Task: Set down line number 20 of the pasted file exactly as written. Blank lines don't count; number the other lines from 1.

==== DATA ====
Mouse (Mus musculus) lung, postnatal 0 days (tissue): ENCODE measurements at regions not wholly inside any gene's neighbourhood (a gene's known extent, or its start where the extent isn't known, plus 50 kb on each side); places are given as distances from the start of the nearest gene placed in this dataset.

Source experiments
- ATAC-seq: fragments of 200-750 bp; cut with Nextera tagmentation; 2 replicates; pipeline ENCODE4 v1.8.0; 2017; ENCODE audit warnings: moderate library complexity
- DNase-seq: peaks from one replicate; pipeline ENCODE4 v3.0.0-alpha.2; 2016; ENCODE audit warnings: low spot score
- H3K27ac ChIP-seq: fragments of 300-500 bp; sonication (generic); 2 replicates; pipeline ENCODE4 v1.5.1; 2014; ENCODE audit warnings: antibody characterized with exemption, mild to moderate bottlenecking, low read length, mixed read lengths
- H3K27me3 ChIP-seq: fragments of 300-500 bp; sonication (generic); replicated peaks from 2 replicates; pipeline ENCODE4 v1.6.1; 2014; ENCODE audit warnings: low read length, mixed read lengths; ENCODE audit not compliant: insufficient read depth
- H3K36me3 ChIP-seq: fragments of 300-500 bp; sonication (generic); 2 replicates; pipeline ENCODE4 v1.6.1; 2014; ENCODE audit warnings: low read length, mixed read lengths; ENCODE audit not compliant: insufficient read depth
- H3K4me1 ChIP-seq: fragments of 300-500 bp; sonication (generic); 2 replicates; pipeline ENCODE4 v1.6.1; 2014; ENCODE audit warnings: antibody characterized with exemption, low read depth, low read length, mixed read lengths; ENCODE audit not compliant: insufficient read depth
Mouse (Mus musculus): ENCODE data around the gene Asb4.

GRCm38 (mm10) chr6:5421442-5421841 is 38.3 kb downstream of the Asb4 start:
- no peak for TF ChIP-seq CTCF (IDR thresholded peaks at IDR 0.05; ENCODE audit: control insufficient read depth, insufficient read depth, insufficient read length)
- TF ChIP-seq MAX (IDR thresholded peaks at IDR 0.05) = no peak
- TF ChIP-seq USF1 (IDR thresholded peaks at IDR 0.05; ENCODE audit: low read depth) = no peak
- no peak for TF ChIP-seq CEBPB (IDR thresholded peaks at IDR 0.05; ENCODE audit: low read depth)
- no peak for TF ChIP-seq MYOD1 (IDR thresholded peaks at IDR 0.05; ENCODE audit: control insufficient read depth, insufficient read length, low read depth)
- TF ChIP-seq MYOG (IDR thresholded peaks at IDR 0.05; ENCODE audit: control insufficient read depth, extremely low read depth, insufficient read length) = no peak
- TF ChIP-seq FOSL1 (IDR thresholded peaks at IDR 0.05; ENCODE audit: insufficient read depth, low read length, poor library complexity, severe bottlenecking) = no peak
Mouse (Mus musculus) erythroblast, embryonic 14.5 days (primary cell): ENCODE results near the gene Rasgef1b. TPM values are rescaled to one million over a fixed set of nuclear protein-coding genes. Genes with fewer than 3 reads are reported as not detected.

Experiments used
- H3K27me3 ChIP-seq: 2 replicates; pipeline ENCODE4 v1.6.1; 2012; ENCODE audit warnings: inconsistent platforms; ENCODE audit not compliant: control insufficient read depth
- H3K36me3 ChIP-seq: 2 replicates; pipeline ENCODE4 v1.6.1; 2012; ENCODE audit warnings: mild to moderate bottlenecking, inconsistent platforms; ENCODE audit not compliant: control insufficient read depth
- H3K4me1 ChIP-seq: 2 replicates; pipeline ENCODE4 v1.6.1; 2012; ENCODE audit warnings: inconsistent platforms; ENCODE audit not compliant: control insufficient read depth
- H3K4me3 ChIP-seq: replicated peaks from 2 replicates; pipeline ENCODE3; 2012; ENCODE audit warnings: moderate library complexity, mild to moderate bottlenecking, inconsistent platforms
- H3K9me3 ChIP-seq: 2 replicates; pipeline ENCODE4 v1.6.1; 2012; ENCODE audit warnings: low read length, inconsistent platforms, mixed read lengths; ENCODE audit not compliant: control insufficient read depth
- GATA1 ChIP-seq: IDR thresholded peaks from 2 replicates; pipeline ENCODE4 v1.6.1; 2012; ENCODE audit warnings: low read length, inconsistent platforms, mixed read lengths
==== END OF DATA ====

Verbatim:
- H3K27me3 ChIP-seq: 2 replicates; pipeline ENCODE4 v1.6.1; 2012; ENCODE audit warnings: inconsistent platforms; ENCODE audit not compliant: control insufficient read depth